When America was on its knees, he brought us to our feet. Saw it again! Perfect movie, no flaws whatsoever. Undoubtedly one or the best sports and boxing movies of all time. To me Russel Crowe on his best performance ever as an actor. Renee Zellweger and Paul Giamatti did a fantastic job too. The story is like no other, deeply touching and emotional. It touches you in ways only a movie can. Indeed, the characters and the story were the strong points of "Cinderella Man." Much credit should go to Cliff Hollingsworth for a screenplay that included thoughtful dialogue, humor, and multi-dimensional characters. Daniel Orlandi also merits praise for the brilliant costumes that helped to recreate the period of the early 1930s. But the heart of this film experience is Russell Crowe's screen portrayal of Braddock. It was the colorful sportswriter and raconteur Damon Runyan who coined the nickname of "Cinderella Man" for Braddock. However, the real James J. Braddock was more than lucky. It was his strength of character in and out of the ring that captivated America. One of the most moving scenes of the film was a heated argument between Braddock and his wife Mae where Braddock insists that even in the most difficult of times, he would refuse to be separated from his children. As a boxer, he was fearless. But he demonstrated even more courage in fighting for family values a lesson from which we can learn a great deal today in reflecting on this sensitive film. The story takes place in New York and New Jersey during the Great Depression, a time when people experienced the worst economic hardship in U.S. history. James J. Braddock (Russell Crowe) was a light heavyweight boxer, who was forced to retired from the ring after breaking his hand in his last fight. His wife Mae (Renee Zellweger) had prayed for years that he would quit boxing, before becoming permanently injured. To support his family, Braddock works as a laborer at the docks, but he still has a dream to box. Several years after his last fight, Braddock's old manager wants him to be a last-minute substitute to fight against the second-ranked world contender. In this case, Braddock is one of those hungry fighters who astonishes everyone by winning the fight. Braddock is back in the ring and begins to win all his fights against younger, stronger, and heavier boxers. In a sports article, Braddock is named the "Cinderella Man" for his miraculous comeback. Braddock gets a chance to fight the heavyweight champion, Max Baer (Craig Bierko), for the title. Max Baer had killed two men in the ring, and everybody believed Braddock would be number three. As the underdog, Braddock became the champion of the downtrodden masses.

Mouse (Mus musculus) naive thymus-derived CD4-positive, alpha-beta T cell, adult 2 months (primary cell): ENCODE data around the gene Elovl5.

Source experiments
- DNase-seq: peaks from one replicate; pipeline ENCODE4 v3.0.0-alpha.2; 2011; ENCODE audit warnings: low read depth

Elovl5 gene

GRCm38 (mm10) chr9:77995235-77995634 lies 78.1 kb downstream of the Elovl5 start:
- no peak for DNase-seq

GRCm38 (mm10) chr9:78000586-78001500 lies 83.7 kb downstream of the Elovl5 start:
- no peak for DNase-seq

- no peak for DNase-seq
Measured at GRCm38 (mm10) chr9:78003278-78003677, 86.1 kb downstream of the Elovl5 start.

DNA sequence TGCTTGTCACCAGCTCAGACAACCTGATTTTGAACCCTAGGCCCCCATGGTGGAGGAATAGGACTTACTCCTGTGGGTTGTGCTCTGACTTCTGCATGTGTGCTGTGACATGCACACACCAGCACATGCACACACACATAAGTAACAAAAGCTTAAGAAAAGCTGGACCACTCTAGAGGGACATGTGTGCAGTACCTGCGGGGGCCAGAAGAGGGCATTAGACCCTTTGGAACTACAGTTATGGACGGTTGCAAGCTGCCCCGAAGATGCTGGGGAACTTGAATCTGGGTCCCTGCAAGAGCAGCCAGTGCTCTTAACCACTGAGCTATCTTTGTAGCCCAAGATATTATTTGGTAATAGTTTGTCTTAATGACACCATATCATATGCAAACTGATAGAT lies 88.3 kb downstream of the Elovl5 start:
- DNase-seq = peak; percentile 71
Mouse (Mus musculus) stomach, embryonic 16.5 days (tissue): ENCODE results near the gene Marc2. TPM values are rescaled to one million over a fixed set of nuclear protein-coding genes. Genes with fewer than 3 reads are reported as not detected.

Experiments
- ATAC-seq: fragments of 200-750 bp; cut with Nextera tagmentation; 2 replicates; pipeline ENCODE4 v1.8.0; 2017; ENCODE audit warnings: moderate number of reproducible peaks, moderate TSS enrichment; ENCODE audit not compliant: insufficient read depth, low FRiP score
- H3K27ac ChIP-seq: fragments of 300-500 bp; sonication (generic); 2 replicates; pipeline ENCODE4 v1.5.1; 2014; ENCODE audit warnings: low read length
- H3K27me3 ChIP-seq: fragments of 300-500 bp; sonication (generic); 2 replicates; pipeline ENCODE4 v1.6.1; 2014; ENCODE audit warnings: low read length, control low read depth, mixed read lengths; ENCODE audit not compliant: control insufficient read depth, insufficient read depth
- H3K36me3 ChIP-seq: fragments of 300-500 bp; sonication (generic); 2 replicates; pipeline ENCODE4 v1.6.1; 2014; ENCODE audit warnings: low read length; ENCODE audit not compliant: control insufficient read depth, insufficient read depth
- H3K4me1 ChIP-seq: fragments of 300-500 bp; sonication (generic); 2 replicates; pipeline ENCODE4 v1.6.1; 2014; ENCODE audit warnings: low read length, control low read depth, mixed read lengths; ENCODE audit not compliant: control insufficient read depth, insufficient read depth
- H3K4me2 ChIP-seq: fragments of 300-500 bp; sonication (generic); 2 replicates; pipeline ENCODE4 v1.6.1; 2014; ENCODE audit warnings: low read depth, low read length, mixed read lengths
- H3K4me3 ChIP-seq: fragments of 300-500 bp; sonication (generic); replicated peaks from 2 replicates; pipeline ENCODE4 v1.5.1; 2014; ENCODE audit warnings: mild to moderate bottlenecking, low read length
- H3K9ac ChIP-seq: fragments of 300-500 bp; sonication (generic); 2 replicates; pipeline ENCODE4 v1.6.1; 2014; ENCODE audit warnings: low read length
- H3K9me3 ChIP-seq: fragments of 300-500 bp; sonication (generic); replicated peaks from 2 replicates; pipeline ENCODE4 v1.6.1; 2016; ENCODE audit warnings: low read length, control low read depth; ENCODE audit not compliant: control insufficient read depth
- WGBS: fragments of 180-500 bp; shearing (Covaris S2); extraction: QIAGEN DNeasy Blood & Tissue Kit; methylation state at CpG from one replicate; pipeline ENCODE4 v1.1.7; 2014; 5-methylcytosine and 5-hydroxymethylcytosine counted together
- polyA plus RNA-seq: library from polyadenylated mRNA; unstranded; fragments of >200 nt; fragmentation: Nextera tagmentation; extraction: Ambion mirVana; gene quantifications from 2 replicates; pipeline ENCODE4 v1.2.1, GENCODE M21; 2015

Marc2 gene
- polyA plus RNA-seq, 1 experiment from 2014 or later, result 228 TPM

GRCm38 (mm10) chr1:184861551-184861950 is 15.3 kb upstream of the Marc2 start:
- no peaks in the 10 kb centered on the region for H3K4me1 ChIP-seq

At first sight, Ron Howard's 'Cinderella Man' may seem like a better movie than it actually is. Not until after the credits role do you realize that you completely fell for Howards' techniques of dressing up the script and putting on a show. What Cinderella Man lacks in originality is made up for in pure entertainment. Russell Crowe drags a certain amount of depth into the character to make him a reliable protagonist, although a little uninteresting. An evocative story with good performances and great entertainment value. A strong contender in the challenging competition of boxing films.